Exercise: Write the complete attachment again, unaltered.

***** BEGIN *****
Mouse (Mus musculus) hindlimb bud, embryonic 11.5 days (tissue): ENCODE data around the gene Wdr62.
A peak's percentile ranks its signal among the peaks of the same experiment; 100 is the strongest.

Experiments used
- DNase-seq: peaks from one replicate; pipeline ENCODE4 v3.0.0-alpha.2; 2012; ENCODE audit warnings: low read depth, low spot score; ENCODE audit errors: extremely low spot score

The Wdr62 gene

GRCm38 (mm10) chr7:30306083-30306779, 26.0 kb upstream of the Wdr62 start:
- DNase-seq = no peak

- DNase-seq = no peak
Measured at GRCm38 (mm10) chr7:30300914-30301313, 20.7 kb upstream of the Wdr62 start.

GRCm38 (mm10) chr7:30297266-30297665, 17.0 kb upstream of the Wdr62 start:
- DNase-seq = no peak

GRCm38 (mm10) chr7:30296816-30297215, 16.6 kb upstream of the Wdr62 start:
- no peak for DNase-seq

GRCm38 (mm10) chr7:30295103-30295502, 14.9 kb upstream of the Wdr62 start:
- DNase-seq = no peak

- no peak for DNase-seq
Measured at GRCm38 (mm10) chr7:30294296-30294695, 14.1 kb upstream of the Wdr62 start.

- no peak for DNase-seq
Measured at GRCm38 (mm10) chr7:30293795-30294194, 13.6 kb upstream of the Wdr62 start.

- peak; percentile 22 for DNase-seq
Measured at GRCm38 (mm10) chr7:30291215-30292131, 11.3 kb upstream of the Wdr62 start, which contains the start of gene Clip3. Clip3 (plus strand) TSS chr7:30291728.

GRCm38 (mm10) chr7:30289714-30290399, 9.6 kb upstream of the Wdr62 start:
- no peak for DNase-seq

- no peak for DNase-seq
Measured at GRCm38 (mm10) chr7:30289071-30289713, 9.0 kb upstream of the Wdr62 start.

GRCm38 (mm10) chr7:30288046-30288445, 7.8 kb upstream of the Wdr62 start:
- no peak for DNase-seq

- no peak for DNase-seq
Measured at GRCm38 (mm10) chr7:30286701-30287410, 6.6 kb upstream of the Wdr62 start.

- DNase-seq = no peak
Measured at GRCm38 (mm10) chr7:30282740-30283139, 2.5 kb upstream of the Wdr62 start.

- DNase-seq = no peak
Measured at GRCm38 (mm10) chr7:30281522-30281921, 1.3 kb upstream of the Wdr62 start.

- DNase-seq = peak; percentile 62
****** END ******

Mouse (Mus musculus) hindlimb bud, embryonic 11.5 days (tissue): ENCODE data around the gene Wdr62.
A peak's percentile ranks its signal among the peaks of the same experiment; 100 is the strongest.

Experiments used
- DNase-seq: peaks from one replicate; pipeline ENCODE4 v3.0.0-alpha.2; 2012; ENCODE audit warnings: low read depth, low spot score; ENCODE audit errors: extremely low spot score

The Wdr62 gene

GRCm38 (mm10) chr7:30306083-30306779, 26.0 kb upstream of the Wdr62 start:
- DNase-seq = no peak

- DNase-seq = no peak
Measured at GRCm38 (mm10) chr7:30300914-30301313, 20.7 kb upstream of the Wdr62 start.

GRCm38 (mm10) chr7:30297266-30297665, 17.0 kb upstream of the Wdr62 start:
- DNase-seq = no peak

GRCm38 (mm10) chr7:30296816-30297215, 16.6 kb upstream of the Wdr62 start:
- no peak for DNase-seq

GRCm38 (mm10) chr7:30295103-30295502, 14.9 kb upstream of the Wdr62 start:
- DNase-seq = no peak

- no peak for DNase-seq
Measured at GRCm38 (mm10) chr7:30294296-30294695, 14.1 kb upstream of the Wdr62 start.

- no peak for DNase-seq
Measured at GRCm38 (mm10) chr7:30293795-30294194, 13.6 kb upstream of the Wdr62 start.

- peak; percentile 22 for DNase-seq
Measured at GRCm38 (mm10) chr7:30291215-30292131, 11.3 kb upstream of the Wdr62 start, which contains the start of gene Clip3. Clip3 (plus strand) TSS chr7:30291728.

GRCm38 (mm10) chr7:30289714-30290399, 9.6 kb upstream of the Wdr62 start:
- no peak for DNase-seq

- no peak for DNase-seq
Measured at GRCm38 (mm10) chr7:30289071-30289713, 9.0 kb upstream of the Wdr62 start.

GRCm38 (mm10) chr7:30288046-30288445, 7.8 kb upstream of the Wdr62 start:
- no peak for DNase-seq

- no peak for DNase-seq
Measured at GRCm38 (mm10) chr7:30286701-30287410, 6.6 kb upstream of the Wdr62 start.

- DNase-seq = no peak
Measured at GRCm38 (mm10) chr7:30282740-30283139, 2.5 kb upstream of the Wdr62 start.

- DNase-seq = no peak
Measured at GRCm38 (mm10) chr7:30281522-30281921, 1.3 kb upstream of the Wdr62 start.

- DNase-seq = peak; percentile 62